Some may say the current data environment is too vast and expansive to effectively monitor and evaluate. Nevertheless, with new big data science techniques, institutions can now build these capabilities with increasing ease and less investment. The challenge typically lies in scoping what type and range of data will be relevant to obtain the desired model results. This is where leveraging business, as well as the experience of the oprisk manager, will continue to be important. 

Figure 1 is an illustrative data architecture that highlights legacy Basel Committee components and a broader set of data sources required for predictive analysis. Broadly, this architecture includes:

1. Data sources, including systems interfaces, messaging and data flows for bringing together disparate data.

2. Quantification calculators – the models that combine internal and external loss data to produce loss estimates, for example, current capital quantification and/or Comprehensive Capital Analysis and Review of operational stress capital.

3. Core predictive analytics to identify patterns, correlations and causation that are otherwise difficult to spot.

4. Reporting capabilities – the mechanism for communicating current and potential oprisk exposures to senior management and the business line units that manage oprisk on a daily basis, and integration back into traditional oprisk management processes.



Multiple vendors serve the predictive analytics market – established and nascent emerging companies. While the solutions offered by various companies have points of differentiation, most predictive analytics solutions offer some core features and capabilities, including support for data preparation and selection, insight generation and visualisation.

Many vendors also offer predictive modelling capabilities that use data mining and probability to forecast outcomes. Each model is made up of multiple predictors – variables likely to influence future results. Once data is collected for relevant predictors, a statistical model is formulated. The model may employ simple linear equations or be a more complex neural network that is mapped through sophisticated software. As additional data becomes available, the statistical analysis model is revalidated or revised. Many vendors are also starting to offer machine learning capabilities to help with the process of identifying the most appropriate – in effect, the strongest – predictive model for a given dataset.

Many vendors also offer embedded predictive analytics capabilities that can be used in the context of business processes. Embedded analytics can help organisations gain the visibility required to understand current and historical results, as well as the causal factors influencing them. Embedded predictive analytics also enable organisations to predict system health and trigger alerts or to recommend corrective actions, which can help ensure systems are performing as intended.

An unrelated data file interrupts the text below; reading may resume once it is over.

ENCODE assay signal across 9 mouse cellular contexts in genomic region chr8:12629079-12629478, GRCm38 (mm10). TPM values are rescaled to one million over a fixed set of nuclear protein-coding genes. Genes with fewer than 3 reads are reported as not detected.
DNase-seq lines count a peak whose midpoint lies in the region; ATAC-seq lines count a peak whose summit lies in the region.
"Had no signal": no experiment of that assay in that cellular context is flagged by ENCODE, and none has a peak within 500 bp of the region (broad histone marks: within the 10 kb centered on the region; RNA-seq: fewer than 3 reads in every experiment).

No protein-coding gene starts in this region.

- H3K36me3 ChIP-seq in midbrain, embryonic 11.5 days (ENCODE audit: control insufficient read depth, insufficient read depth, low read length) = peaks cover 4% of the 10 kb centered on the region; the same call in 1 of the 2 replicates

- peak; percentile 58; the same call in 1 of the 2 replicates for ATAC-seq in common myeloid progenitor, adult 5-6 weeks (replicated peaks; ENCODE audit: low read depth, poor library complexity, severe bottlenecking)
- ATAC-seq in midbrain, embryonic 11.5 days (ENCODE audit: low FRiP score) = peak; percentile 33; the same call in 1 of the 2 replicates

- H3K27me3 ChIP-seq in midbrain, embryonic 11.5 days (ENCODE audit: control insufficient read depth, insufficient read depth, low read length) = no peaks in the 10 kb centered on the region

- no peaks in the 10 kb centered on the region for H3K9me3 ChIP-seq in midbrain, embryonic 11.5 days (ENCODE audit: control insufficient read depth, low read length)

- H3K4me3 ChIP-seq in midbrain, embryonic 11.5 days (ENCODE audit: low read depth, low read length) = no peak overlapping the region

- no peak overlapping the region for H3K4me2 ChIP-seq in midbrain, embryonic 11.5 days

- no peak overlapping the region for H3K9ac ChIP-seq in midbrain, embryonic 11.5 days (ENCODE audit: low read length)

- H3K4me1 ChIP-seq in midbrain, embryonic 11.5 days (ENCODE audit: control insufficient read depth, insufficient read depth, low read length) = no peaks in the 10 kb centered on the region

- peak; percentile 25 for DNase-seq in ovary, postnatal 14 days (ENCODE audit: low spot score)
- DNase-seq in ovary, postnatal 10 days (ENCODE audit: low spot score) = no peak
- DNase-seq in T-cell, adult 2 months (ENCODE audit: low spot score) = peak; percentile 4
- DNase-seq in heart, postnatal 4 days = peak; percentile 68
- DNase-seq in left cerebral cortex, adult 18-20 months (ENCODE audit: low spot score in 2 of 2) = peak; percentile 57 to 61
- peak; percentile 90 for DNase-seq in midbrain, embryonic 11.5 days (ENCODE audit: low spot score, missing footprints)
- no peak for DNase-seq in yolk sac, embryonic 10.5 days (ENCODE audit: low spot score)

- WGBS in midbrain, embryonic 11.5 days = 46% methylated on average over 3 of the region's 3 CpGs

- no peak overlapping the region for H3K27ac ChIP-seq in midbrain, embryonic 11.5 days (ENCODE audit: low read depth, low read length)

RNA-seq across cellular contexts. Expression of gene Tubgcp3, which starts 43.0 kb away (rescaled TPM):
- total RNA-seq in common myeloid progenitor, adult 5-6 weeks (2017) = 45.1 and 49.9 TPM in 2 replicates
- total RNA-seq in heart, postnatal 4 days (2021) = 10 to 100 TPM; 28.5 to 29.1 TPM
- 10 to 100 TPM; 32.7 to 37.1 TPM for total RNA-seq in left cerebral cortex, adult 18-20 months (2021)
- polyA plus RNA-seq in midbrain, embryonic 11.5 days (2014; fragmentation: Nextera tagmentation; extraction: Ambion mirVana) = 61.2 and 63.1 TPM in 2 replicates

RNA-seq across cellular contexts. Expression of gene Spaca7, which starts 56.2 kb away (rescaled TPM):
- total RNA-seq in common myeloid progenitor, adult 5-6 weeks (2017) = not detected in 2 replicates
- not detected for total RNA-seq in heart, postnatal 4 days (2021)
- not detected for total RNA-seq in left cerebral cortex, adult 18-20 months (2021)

Organisations have also begun the journey to evolve their oprisk architectures. The data components and infrastructure that support oprisk are beginning to shift to include a broader definition of the relevant data elements, and predictive analytics and modelling. As oprisk management continues to mature, its future state is likely to look very similar to what has been described in this article.

About Deloitte

Deloitte helps organisations effectively navigate business risks and opportunities – from strategic, reputation and financial risks to operational, cyber and regulatory risks – to gain competitive advantage. We apply our experience in ongoing business operations and corporate lifecycle events to help clients become stronger and more resilient. Our market-leading teams help clients embrace complexity to accelerate performance, disrupt through innovation and lead in their industries.

The author

Nitish Idnani leads Deloitte Risk and Financial Advisory’s operational risk management services team. He can be contacted via email.

As used in this document, “Deloitte” means Deloitte & Touche LLP, a subsidiary of Deloitte LLP. Please see www.deloitte.com/us/about for a detailed description of our legal structure. Certain services may not be available to attest clients under the rules and regulations of public accounting.

This article contains general information only and Deloitte is not, by means of this feature, rendering accounting, business, financial, investment, legal, tax or other professional advice or services. This article is not a substitute for such professional advice or services, nor should it be used as a basis for any decision or action that may affect your business. Before making any decision or taking any action that may affect your business, you should consult a qualified professional adviser. Deloitte shall not be held responsible for any loss sustained by any person who relies on this article.